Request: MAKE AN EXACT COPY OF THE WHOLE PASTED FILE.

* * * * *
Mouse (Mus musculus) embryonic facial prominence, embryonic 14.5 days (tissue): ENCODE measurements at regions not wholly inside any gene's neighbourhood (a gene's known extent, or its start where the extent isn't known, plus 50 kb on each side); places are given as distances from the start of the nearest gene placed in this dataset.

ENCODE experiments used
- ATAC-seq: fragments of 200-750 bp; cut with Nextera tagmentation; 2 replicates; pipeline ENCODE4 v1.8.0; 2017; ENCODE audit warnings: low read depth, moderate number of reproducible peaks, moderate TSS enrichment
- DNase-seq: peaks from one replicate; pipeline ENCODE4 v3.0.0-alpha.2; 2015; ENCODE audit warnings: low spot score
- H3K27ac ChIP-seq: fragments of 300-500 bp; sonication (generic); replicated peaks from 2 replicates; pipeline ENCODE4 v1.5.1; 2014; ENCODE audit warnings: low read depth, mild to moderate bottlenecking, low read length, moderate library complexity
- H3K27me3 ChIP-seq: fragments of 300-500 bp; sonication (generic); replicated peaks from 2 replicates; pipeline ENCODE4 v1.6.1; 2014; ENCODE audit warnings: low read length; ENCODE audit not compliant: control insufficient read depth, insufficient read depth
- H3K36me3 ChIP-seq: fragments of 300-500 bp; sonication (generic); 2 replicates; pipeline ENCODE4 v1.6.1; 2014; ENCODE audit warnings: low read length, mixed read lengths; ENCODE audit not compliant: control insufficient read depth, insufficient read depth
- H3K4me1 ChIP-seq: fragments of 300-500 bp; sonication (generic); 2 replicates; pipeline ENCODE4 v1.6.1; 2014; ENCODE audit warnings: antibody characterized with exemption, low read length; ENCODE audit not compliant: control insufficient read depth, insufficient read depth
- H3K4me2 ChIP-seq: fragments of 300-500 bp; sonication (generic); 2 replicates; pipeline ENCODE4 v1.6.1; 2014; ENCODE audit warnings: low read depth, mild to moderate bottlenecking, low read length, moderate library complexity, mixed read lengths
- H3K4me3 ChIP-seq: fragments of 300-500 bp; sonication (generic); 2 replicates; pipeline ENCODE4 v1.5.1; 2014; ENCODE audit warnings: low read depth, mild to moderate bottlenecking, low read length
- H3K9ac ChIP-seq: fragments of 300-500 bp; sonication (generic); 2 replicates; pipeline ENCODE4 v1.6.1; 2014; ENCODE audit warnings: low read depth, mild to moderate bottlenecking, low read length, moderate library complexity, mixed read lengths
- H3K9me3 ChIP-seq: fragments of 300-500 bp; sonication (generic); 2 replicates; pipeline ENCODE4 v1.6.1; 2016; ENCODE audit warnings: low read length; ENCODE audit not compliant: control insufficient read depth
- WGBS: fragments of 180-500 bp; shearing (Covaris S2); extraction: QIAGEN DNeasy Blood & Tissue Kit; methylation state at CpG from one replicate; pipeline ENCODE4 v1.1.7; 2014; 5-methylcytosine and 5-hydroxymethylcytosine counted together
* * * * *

Mouse (Mus musculus) embryonic facial prominence, embryonic 14.5 days (tissue): ENCODE measurements at regions not wholly inside any gene's neighbourhood (a gene's known extent, or its start where the extent isn't known, plus 50 kb on each side); places are given as distances from the start of the nearest gene placed in this dataset.

ENCODE experiments used
- ATAC-seq: fragments of 200-750 bp; cut with Nextera tagmentation; 2 replicates; pipeline ENCODE4 v1.8.0; 2017; ENCODE audit warnings: low read depth, moderate number of reproducible peaks, moderate TSS enrichment
- DNase-seq: peaks from one replicate; pipeline ENCODE4 v3.0.0-alpha.2; 2015; ENCODE audit warnings: low spot score
- H3K27ac ChIP-seq: fragments of 300-500 bp; sonication (generic); replicated peaks from 2 replicates; pipeline ENCODE4 v1.5.1; 2014; ENCODE audit warnings: low read depth, mild to moderate bottlenecking, low read length, moderate library complexity
- H3K27me3 ChIP-seq: fragments of 300-500 bp; sonication (generic); replicated peaks from 2 replicates; pipeline ENCODE4 v1.6.1; 2014; ENCODE audit warnings: low read length; ENCODE audit not compliant: control insufficient read depth, insufficient read depth
- H3K36me3 ChIP-seq: fragments of 300-500 bp; sonication (generic); 2 replicates; pipeline ENCODE4 v1.6.1; 2014; ENCODE audit warnings: low read length, mixed read lengths; ENCODE audit not compliant: control insufficient read depth, insufficient read depth
- H3K4me1 ChIP-seq: fragments of 300-500 bp; sonication (generic); 2 replicates; pipeline ENCODE4 v1.6.1; 2014; ENCODE audit warnings: antibody characterized with exemption, low read length; ENCODE audit not compliant: control insufficient read depth, insufficient read depth
- H3K4me2 ChIP-seq: fragments of 300-500 bp; sonication (generic); 2 replicates; pipeline ENCODE4 v1.6.1; 2014; ENCODE audit warnings: low read depth, mild to moderate bottlenecking, low read length, moderate library complexity, mixed read lengths
- H3K4me3 ChIP-seq: fragments of 300-500 bp; sonication (generic); 2 replicates; pipeline ENCODE4 v1.5.1; 2014; ENCODE audit warnings: low read depth, mild to moderate bottlenecking, low read length
- H3K9ac ChIP-seq: fragments of 300-500 bp; sonication (generic); 2 replicates; pipeline ENCODE4 v1.6.1; 2014; ENCODE audit warnings: low read depth, mild to moderate bottlenecking, low read length, moderate library complexity, mixed read lengths
- H3K9me3 ChIP-seq: fragments of 300-500 bp; sonication (generic); 2 replicates; pipeline ENCODE4 v1.6.1; 2016; ENCODE audit warnings: low read length; ENCODE audit not compliant: control insufficient read depth
- WGBS: fragments of 180-500 bp; shearing (Covaris S2); extraction: QIAGEN DNeasy Blood & Tissue Kit; methylation state at CpG from one replicate; pipeline ENCODE4 v1.1.7; 2014; 5-methylcytosine and 5-hydroxymethylcytosine counted together